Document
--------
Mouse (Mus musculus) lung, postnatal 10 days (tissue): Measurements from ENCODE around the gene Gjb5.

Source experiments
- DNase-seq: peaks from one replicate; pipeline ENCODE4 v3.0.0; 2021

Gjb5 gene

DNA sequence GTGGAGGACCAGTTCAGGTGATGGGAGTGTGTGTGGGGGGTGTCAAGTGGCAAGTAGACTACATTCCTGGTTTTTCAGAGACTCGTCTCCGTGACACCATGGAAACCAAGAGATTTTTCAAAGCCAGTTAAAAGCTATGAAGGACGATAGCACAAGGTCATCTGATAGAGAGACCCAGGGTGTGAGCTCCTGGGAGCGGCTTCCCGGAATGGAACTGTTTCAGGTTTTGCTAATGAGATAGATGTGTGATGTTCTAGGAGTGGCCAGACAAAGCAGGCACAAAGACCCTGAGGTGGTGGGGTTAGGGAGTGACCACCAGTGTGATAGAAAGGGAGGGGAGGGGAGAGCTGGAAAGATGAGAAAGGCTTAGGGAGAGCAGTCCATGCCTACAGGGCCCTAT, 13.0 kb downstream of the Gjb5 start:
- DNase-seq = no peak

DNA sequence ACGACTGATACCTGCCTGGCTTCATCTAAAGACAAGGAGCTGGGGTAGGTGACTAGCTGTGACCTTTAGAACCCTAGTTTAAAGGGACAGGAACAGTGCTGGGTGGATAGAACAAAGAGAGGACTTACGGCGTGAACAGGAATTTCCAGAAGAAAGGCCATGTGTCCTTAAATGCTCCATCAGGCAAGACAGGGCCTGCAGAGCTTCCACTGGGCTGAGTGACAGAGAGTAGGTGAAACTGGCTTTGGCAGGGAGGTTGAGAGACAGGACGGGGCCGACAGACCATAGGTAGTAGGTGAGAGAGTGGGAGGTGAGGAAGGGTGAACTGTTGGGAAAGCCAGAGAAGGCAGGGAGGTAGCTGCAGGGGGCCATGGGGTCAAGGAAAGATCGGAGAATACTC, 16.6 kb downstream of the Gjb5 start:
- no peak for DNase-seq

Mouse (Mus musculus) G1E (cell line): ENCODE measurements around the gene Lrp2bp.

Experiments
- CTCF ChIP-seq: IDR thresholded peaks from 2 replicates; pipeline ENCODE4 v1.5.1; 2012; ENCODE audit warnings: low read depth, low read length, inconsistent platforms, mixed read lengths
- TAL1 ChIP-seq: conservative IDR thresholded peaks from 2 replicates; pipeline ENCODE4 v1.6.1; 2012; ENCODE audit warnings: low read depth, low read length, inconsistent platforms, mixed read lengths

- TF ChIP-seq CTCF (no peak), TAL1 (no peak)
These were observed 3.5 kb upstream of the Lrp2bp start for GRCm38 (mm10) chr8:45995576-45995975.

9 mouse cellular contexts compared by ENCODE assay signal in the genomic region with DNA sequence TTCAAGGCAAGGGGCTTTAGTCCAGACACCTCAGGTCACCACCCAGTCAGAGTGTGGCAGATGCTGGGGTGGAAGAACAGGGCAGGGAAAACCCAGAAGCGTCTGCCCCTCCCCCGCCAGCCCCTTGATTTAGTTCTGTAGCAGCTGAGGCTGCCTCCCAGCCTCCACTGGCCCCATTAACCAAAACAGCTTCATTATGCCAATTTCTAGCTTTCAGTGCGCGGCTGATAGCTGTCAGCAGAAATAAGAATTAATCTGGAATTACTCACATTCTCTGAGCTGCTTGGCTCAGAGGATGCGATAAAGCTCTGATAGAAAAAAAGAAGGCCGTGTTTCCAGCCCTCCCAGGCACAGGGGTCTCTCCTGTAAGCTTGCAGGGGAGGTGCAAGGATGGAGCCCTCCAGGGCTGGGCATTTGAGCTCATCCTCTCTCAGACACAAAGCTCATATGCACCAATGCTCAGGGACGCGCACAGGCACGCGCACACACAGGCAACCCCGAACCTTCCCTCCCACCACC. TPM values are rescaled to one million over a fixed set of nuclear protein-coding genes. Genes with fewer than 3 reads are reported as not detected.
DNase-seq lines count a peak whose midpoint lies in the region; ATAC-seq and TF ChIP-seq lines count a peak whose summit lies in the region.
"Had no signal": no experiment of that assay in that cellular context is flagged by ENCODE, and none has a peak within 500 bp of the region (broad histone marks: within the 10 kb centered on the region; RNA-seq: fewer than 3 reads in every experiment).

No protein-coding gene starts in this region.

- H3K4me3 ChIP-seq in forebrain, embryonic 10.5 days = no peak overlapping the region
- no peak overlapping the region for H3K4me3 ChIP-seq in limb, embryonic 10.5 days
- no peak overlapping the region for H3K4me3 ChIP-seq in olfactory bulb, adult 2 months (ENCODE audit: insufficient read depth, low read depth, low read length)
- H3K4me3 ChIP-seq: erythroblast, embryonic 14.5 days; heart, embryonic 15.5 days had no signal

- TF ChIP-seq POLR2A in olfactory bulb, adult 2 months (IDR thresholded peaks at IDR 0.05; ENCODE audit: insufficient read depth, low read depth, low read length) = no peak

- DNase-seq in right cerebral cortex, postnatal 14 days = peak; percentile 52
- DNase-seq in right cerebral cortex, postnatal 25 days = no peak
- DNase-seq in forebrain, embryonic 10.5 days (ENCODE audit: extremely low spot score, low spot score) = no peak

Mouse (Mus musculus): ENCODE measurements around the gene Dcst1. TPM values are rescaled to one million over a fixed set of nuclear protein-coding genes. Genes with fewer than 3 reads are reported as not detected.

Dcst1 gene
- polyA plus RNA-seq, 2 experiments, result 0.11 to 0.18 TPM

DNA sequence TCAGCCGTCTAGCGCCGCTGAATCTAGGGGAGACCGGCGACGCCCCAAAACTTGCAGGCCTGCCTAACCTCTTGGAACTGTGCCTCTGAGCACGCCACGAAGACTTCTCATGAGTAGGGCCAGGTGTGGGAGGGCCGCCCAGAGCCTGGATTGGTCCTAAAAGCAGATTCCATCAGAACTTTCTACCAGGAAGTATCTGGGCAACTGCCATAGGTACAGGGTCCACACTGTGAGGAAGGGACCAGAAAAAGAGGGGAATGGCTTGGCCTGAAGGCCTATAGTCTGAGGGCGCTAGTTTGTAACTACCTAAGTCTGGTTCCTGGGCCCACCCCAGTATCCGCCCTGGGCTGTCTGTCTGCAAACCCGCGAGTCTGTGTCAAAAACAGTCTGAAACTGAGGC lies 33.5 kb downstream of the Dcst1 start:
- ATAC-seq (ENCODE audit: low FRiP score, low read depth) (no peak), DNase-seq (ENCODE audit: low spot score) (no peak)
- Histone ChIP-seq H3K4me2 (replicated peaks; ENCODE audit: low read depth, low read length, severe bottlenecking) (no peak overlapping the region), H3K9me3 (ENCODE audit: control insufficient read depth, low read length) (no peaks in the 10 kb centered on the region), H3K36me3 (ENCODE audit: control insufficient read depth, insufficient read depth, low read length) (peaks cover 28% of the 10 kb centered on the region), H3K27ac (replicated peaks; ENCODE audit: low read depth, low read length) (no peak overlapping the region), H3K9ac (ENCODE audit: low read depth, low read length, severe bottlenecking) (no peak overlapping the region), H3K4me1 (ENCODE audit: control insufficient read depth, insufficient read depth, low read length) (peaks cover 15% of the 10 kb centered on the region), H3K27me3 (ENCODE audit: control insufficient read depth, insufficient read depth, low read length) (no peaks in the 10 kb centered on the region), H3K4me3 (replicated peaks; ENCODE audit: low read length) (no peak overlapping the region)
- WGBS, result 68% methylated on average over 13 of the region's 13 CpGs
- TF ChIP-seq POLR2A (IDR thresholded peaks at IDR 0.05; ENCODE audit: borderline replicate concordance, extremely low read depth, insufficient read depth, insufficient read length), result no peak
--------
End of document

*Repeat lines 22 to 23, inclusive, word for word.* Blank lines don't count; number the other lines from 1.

- H3K4me3 ChIP-seq: erythroblast, embryonic 14.5 days; heart, embryonic 15.5 days had no signal

- TF ChIP-seq POLR2A in olfactory bulb, adult 2 months (IDR thresholded peaks at IDR 0.05; ENCODE audit: insufficient read depth, low read depth, low read length) = no peak